Small Steps, Not Big Splashes29 Oct 2014 | by Scott Nesbitt
One Sunday morning a few years ago, I woke up feeling under the weather. And in a move that was very uncharacteristic of me, I marked out my territory on the sofa with a couple of pillows and a blanket and turned on the TV. But instead of watching the usual fare, I tuned into BBC World News.
One of the shows was a weekly call-in programme, in which the host took phone calls, emails, texts, and Skype calls from viewers around the world. That particular was devoted to climate change and how to reduce your carbon footprint. The one email that I recall was from a viewer in Scotland. He wrote that he couldn’t afford to convert his household to green technologies and, that being one person, his efforts wouldn’t put a dent in the situation.
I remember what I thought at the moment: that’s the wrong attitude. Why? Sure, that viewer couldn’t afford turn his home into a bastion of renewable energy. But he could have take several small steps — like using energy-efficient bulbs, turning off lights, air drying his clothes. Admittedly one person doing that makes no appreciable difference. If a 100 do that, it puts a small dent in the problem. A million? That makes a huge difference.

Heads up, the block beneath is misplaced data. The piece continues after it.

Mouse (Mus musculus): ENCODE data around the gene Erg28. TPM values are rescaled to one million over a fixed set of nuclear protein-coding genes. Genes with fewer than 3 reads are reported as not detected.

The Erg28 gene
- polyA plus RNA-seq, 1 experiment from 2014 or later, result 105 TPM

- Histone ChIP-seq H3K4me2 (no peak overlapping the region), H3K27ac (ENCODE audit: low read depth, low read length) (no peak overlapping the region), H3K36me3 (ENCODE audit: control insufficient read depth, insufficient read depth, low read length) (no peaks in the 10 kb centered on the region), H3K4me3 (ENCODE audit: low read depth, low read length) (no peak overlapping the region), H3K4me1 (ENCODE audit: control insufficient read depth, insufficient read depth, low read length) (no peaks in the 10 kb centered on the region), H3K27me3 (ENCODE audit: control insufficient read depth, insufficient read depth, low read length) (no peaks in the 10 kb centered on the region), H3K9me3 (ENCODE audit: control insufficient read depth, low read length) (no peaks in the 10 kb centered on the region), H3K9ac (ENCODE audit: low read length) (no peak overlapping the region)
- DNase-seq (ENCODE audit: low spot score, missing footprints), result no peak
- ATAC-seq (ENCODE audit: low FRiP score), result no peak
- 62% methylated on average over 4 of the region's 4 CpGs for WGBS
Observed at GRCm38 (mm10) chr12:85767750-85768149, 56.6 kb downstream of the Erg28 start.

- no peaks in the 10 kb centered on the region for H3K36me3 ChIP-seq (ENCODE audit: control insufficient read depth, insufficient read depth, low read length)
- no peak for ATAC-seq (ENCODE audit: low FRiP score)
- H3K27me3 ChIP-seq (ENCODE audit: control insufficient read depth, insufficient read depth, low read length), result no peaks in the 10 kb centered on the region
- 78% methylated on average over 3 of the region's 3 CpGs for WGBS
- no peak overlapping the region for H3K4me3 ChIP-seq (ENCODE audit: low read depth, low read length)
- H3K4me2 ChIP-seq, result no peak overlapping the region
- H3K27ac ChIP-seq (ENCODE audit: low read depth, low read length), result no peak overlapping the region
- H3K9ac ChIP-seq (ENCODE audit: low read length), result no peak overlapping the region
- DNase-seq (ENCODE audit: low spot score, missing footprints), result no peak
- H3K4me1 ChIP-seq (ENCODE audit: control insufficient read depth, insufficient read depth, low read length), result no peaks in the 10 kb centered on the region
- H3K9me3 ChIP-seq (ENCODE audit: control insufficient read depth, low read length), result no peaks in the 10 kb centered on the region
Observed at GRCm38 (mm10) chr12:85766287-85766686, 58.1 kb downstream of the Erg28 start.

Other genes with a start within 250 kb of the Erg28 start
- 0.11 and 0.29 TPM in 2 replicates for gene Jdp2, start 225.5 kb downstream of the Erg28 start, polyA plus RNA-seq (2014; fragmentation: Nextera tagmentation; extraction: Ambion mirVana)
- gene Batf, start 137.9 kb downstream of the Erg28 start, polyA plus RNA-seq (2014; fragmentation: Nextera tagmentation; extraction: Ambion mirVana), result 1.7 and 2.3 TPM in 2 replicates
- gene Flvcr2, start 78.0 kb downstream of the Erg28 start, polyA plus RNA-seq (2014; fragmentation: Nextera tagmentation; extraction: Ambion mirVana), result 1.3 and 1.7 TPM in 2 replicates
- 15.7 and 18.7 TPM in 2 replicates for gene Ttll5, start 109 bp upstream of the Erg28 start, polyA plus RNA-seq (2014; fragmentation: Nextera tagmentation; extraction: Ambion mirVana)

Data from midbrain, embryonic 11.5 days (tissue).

What does that have to do with you? A lot. There are two lessons that you can learn from that BBC News programme.
First, the need to pace yourself in everything you do or attempt. Someone once told me that overnight success takes a long time. You won’t reach your destination in a day or a week or a month. Nothing happens all at once. No matter what you’re doing — building a career, creating a habit, learning a language, picking up a new skill — you need to take small, steady steps to reach the point that you want to reach.
Pouring all of your effort and energy into something could quickly reap rewards. More likely, though, you will either burn out or get frustrated because after a certain amount of time you won’t be where you think you should be. The temptation, the urge to quit is strongest at those points. Yes, I am speaking from experience.
Second, play a long game. No matter what you’re doing, too much can get in the way. Family. Friends. Social commitments. The day job. No matter how focused and dedicated you are, all of that (and more) can throw you off track.
When playing that long game, you need to set reasonable expectations. You need to set reasonable goals. Take, for example, a colleague of mine He’s doing an academic course which, when undertaken full time, requires four years to complete. He’s doing the course part time, and figures it will take him five or six years.
While completing a journey by taking small steps requires more time than taking big ones, those small steps can have as much of an impact. Taking small steps gives you time to reflect and recharge. It gives you time to take more in. It gives you time to notice other paths and solutions. It gives you a chance to find a balance.
You’ll reach your destination in the end, but you’ll be better and wiser person.Thoughts? Let's start a conversation on Twitter.
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